'Skipaholic' Katharine Hibbert in her London squat surrounded by some of the stuff she got for free. Photograph: David Levene
Trespassing isn't a crime in England and Wales, so squatters aren't breaking the law simply by being in someone else's property. If squatters displace someone from their home, they can be arrested straight away; but if a building is disused, once it is squatted it counts as a home – the only way to evict them is through the civil courts.
When Katharine Hibbert lost her job and her flat she didn't just downsize – she decided to dispense with money altogether, living on the stuff the rest of us throw away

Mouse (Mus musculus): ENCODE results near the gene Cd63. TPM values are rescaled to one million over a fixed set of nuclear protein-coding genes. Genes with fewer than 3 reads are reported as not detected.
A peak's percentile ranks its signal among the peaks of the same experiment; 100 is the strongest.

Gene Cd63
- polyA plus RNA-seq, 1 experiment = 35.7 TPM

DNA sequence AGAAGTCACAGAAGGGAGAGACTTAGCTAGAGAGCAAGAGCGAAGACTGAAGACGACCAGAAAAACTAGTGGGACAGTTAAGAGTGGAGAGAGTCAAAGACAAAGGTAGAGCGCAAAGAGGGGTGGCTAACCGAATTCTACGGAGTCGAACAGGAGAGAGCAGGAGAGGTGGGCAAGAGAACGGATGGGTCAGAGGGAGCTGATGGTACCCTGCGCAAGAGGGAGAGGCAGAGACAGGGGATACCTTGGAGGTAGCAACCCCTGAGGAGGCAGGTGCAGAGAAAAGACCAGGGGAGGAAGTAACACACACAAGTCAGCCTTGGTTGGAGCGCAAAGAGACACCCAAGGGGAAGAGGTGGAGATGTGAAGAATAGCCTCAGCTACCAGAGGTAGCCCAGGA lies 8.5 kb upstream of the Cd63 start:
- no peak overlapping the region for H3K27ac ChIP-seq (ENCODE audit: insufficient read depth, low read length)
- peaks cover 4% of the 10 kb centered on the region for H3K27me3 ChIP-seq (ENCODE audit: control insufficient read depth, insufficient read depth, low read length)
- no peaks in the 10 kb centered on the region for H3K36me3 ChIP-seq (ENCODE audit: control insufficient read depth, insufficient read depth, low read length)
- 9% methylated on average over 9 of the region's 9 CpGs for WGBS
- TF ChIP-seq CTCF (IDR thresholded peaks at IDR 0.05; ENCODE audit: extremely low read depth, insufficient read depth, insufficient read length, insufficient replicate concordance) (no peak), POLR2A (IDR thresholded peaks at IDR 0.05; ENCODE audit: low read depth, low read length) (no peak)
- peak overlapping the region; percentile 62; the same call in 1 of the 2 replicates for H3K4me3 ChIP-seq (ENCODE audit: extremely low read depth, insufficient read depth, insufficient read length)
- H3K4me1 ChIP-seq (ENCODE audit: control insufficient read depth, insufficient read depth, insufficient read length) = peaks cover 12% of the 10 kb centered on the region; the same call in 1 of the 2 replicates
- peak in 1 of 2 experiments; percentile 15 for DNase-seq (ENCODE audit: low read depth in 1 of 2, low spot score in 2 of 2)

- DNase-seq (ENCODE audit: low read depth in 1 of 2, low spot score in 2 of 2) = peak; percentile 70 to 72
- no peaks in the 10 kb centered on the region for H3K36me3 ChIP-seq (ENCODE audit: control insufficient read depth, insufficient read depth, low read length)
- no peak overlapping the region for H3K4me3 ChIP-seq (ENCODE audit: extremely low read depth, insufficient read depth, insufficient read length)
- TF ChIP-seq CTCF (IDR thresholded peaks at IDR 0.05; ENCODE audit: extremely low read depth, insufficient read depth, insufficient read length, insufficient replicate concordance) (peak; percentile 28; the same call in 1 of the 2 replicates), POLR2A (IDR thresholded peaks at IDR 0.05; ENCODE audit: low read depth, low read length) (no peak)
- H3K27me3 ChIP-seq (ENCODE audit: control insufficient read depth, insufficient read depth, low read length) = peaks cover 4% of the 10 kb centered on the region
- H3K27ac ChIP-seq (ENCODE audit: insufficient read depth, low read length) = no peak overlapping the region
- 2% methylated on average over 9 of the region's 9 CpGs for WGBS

I was sitting in a park, feeling sick. I'd left my job, packed my possessions away and given up my rented flat. My plan had been to find a squat and some food dumped by a shop or a cafe to eat, and to see how long I could survive without spending money, living off what would otherwise go to waste. Now I just wanted to go home. But it was too late.
All I possessed was a couple of changes of clothes, a sleeping bag and a wash kit. My pockets were empty. There was a £20 note in my bag but that was the only money I had.